This is related, but only slightly – isn’t it time for bigger ice? Maybe because I primarily watch the Pens, but so many games now just feel boring. Teams more or less play the same, it’s all dump and chase, and there’s not as much individual creativity anymore. And this doubles in the playoffs, when obstruction runs rampant. Scoring this year is almost the lowest it’s been in something like 50 years. Plus with everyone being so skilled now, even the meathead “enforcer” types, all the physicality is amplified. International ice might be too big, at 200x100, but maybe halfway between that and the NHL’s 200x85 – say, 90, or 92, or whatever. Obviously I’m a little biased, as this would greatly benefit the Pens (and tremendously hurt the Bruins, our biggest Eastern playoff rivals), but I’d also love to see teams like Colorado and Tampa Bay on bigger ice.
It’s similar to what the NFL has gone through over the past 20 or so years. People got tired of all the cheap, physical, grind-them-out play and the NFL found ways to use the playbook to insulate star players and open up the game a bit. And now traditionalists hate the “pussification” but the NFL is more popular than ever, and every season there are now crazy all-time offensive records on the verge of being broken – Adrian Peterson last year, Manning/Megatron this year, etc.
This is a quote from former Canucks coach Alain Vigneau on Marchand:
“Marchand — and this is just my feeling — but some day he’s going to get it. Some day, someone’s going to say ‘enough is enough’ and they’re going to hurt the kid because he plays to hurt players. And if the league doesn’t care, somebody else will.”
That was an ugly game, I think the refs let it get away from them and it spiraled to a bad place.
Not to me. I couldn’t give a shit if the NHL ever garners an additional single fan. Why would I? And if a game like this keeps fans away, simply because there were a couple of incidents, then it’s likely I wouldn’t want those kinds of fans anyway.
Disagree. I find it to be mostly entertaining. I’m not disgusted in the least by what happened in that game, although Neal literally trying to take Marchand’s head off was as close as I’ve come. That’s on a par with Bertuzzi on Moore, or McSorley on Brashear.
I really don’t get why people pooh-pooh so vehemently when these kinds of things happen. Isn’t this part of what makes rivalries? And isn’t rivalry a good thing? It’s not like this stuff is happening every other game. It’s a rarity.
I also find it amusing that the same anti-fighting media who are so vocally against fighting in hockey are the same ones who are grinding out these rivalry storylines and asking questions about retribution and getting even in the days/hours leading up to the rematch of the teams that have had games such as this one.
The reason I (otherwise I hockey fan) pooh-pooh this is that it simply embarrassing to watch, I mean like Blair Witch Project embarrassing to watch; it’s dumb, boring and embarrassing and I’m sure most adult people think so.
Yup; as much as I likely fights in hockey when I was 12, even then it didn’t make total sense. Now I’d just rather watch as many of the fastest and most skilled players doing their thing as possible.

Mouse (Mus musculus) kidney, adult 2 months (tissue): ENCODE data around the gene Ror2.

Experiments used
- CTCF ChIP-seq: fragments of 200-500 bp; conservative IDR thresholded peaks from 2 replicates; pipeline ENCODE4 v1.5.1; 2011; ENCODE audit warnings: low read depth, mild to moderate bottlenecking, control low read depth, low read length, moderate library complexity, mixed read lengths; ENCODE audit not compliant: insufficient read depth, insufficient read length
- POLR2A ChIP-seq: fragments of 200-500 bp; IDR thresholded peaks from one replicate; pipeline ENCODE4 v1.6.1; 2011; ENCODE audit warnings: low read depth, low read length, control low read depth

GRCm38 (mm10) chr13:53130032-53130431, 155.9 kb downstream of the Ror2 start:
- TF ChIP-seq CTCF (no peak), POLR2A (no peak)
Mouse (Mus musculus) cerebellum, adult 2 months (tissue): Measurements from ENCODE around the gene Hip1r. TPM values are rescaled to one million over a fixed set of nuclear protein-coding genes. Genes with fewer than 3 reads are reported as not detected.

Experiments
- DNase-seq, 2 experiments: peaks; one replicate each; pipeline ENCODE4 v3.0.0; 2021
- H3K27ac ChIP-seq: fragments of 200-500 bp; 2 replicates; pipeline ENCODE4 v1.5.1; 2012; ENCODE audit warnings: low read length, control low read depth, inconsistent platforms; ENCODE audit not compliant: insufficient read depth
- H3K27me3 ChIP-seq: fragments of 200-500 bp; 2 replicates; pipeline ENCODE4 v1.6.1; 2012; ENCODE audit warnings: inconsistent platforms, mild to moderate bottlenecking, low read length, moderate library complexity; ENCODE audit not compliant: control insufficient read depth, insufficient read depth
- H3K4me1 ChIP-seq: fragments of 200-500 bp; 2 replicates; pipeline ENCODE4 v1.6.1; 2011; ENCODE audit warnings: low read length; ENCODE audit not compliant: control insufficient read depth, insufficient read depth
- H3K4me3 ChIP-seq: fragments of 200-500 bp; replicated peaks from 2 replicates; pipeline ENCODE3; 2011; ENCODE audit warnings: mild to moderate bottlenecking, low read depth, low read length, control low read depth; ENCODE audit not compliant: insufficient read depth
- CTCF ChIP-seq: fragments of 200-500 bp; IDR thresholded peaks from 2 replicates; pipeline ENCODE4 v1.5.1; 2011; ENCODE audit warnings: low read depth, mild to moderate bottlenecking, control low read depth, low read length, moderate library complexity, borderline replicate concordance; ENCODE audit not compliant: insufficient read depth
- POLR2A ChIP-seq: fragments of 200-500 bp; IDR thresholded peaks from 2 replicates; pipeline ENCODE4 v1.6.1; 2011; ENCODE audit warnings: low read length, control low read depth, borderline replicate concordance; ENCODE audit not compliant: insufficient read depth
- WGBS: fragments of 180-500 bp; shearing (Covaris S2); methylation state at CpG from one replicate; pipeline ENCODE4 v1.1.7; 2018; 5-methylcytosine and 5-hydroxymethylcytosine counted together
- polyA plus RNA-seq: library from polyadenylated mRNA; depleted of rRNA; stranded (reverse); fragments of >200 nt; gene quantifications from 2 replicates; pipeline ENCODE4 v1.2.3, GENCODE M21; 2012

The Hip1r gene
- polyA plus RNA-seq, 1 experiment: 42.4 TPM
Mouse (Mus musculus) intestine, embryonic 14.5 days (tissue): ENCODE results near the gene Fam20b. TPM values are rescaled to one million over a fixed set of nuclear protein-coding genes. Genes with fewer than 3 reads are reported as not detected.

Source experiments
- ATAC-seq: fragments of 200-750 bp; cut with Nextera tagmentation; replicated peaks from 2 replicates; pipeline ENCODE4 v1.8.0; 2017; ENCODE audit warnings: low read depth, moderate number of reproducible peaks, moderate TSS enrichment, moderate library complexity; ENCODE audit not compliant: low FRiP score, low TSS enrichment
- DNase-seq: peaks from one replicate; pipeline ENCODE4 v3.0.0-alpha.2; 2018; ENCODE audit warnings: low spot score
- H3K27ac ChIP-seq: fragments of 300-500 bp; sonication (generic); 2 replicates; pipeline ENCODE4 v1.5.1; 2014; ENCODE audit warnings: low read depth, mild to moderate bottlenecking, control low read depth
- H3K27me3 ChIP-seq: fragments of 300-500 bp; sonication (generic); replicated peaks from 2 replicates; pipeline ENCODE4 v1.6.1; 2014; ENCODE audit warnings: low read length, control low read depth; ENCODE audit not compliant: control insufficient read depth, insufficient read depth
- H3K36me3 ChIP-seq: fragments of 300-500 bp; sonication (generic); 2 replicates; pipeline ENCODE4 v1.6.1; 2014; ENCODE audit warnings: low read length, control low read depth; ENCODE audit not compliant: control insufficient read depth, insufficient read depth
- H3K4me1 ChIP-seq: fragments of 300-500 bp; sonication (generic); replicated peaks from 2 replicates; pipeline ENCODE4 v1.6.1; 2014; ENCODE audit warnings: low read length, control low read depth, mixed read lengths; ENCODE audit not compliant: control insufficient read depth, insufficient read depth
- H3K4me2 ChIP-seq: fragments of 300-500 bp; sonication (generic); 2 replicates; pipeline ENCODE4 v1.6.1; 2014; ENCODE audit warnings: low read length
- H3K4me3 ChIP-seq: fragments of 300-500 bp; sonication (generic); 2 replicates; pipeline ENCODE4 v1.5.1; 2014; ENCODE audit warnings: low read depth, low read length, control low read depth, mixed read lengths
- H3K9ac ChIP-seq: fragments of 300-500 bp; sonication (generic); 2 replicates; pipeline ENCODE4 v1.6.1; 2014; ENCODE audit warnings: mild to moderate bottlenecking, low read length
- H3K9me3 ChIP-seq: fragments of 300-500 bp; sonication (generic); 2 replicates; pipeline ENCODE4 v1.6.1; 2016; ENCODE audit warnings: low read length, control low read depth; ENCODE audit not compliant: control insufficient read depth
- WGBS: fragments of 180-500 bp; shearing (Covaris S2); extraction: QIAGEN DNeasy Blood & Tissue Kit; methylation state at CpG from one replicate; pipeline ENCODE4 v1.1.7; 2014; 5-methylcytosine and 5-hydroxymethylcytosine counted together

Zebra: I actually wouldn’t mind a slightly bigger surface, even as a B’s fan. Actually, I don’t think it would hurt them as much this year as it would have in the past couple: with Eriksson non-concussed and the other young players involved, it’s a more skilled team than it has been. For all that physicality is still an emphasis, this year’s team is a lot more comfortable playing fast and skilled: Bergeron, Marchand, Lucic, Krejci, etc can skate, pass, and shoot as well as they can hit, and it’s coming together much better with the new additions. Supporting evidence: power plays this year do not make me want to turn the TV off in disgust (and statistically they’re average or above average in power play % and similar categories, which is an improvement from the recent past). It would be a relative loss of advantage compared to PIT, but I think the B’s would still be in that top tier in the East, and I frankly enjoy watching that style of hockey more.
I’ll admit that I cheer the hockey fights. But, I would not miss them if they were gone. Not an essential part of my game watching experience. I would much prefer to see skilled passing and shooting, a great save, a skillfully executed poke-check, etc to a fight.
Tuesday night, in the first 12 minutes, Mike Green was assessed 18 PIM! Without fighting! The Caps were down 3-0 before they managed a shot on goal. Luckily they have Backstrom and were able to pull out a win.
I seldom come to this forum and even more rarely post here. But, your comment (above) caught my eye.
I was a HUGE hockey fan in the 1970’s. Sittler and McDonald for the Leafs. Lafluer et ses amis pour les Canadiens. Salming showing how a skater with grace and proficiency could turn the opposition inside out. Hockey really was getting more and more exciting. Especially after the 1972 Summit Series when it seemed that the Soviets had conclusively demonstrated that play making actually works, I anticipated that NHL hockey was only going to better. More open. Faster. Exciting. “Dump and chase” would vanish. Hell, no less than Ken Dryden proclaimed it so in ‘The Game’.
Guess what. It never happened. Dump and chase remained the paradigm (as did sitting on leads by chucking the puck over and over and over again across centre ice). I got bored and stopped following it (well, Harold Ballard also had a lot to do with my lack of interest).
All of this is just a long-winded way of saying that there is nothing new under the Sun (except, maybe, this year’s manager).